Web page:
Wilderness Underfoot: Spotted salamanders on the prowl

StoryImage( ‘/Images/Story//Auto-img-114064218130764.jpg’, ”, ‘The spotted salamander – Ambystoma maculatum is common throughout the eastern half of the United States. This salamander has yellow or orange regularly-spaced spots on dark gray or black skin. Many people who see these creatures mistakenly call them lizards. Salamanders, however, are not reptiles. They’re amphibians, more closely related to the frogs. The easiest way to distinguish salamanders from lizards is by looking at the skin. Salamanders have smooth or warty skin, which is often moist. Lizards have dry, scaly skin. You can also tell them apart by examining their feet: salamanders don’t have toenails, lizards do. Their lifestyles are quite different as well. Salamanders are born in gel-like eggs under water, and they live at least part of their lives in water. Lizard eggs are laid on land, and these creatures rarely enter water (with exception of certain species that feed in water).’);
StoryImage( ‘/Images/Story//Auto-img-114064219630764.jpg’, ”, ”);
StoryImage( ‘/Images/Story//Auto-img-114064223730283.jpg’, ”, ‘Two ancient salamanders from Illinois –Branchiosaurus (left) and Amphibamus (right) in the tropical coal forest that covered our region 300 million years ago.’);

When early spring rains come, it’s a great time to head outdoors in search of salamanders

Spotted salamanders prefer the kind of wet, cold and dreary weather many humans find depressing. As rain melts away winter ice and snow, these creatures suddenly become active. They crawl out of their underground burrows to find mates and bodies of water in which to lay their eggs.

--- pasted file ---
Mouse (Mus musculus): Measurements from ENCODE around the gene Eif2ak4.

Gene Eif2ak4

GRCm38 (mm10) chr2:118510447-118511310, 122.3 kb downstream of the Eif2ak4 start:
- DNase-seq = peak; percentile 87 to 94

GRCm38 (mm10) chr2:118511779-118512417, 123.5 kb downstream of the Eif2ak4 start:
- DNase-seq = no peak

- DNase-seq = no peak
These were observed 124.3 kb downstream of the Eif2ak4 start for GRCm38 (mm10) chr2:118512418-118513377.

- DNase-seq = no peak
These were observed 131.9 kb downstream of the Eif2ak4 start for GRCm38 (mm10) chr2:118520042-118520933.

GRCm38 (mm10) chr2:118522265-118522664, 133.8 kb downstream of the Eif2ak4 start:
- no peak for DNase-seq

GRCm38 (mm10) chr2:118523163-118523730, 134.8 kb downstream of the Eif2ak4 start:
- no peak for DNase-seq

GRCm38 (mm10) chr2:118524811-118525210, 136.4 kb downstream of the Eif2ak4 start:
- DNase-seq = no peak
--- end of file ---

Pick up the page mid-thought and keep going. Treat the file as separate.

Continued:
Growing nearly 8 inches in length, spotted salamanders are among the largest “mole salamanders”—named for their mole-like subterranean life under plant debris and in tunnels.

They start life in gooey eggs, first emerging in ponds as legless tadpoles. At this stage in their lives, salamanders have gills for breathing underwater. They feed on microscopic organisms, and then later on insect larvae. As they grow larger, they begin eating other small creatures, including young fish and adult insects. The tadpoles have no qualms with cannibalism; when the opportunity arises, they never hesitate to eat each other!

As they acquire the ability to breathe air, their gills are eventually absorbed into their bodies. Tiny legs emerge, and after the limbs are fully formed, spotted salamanders leave the water for life on land.

Adult spotted salamanders spend most of their time underground, feeding on insects, slugs, snails, and earthworms. They’re most common in woodlands that have ponds or wetlands nearby.

Remarkably, the spotted salamander can live up to 30 years, returning each breeding season to the same pond from which it first emerged.

From the Feb. 22-28, 2006, issue

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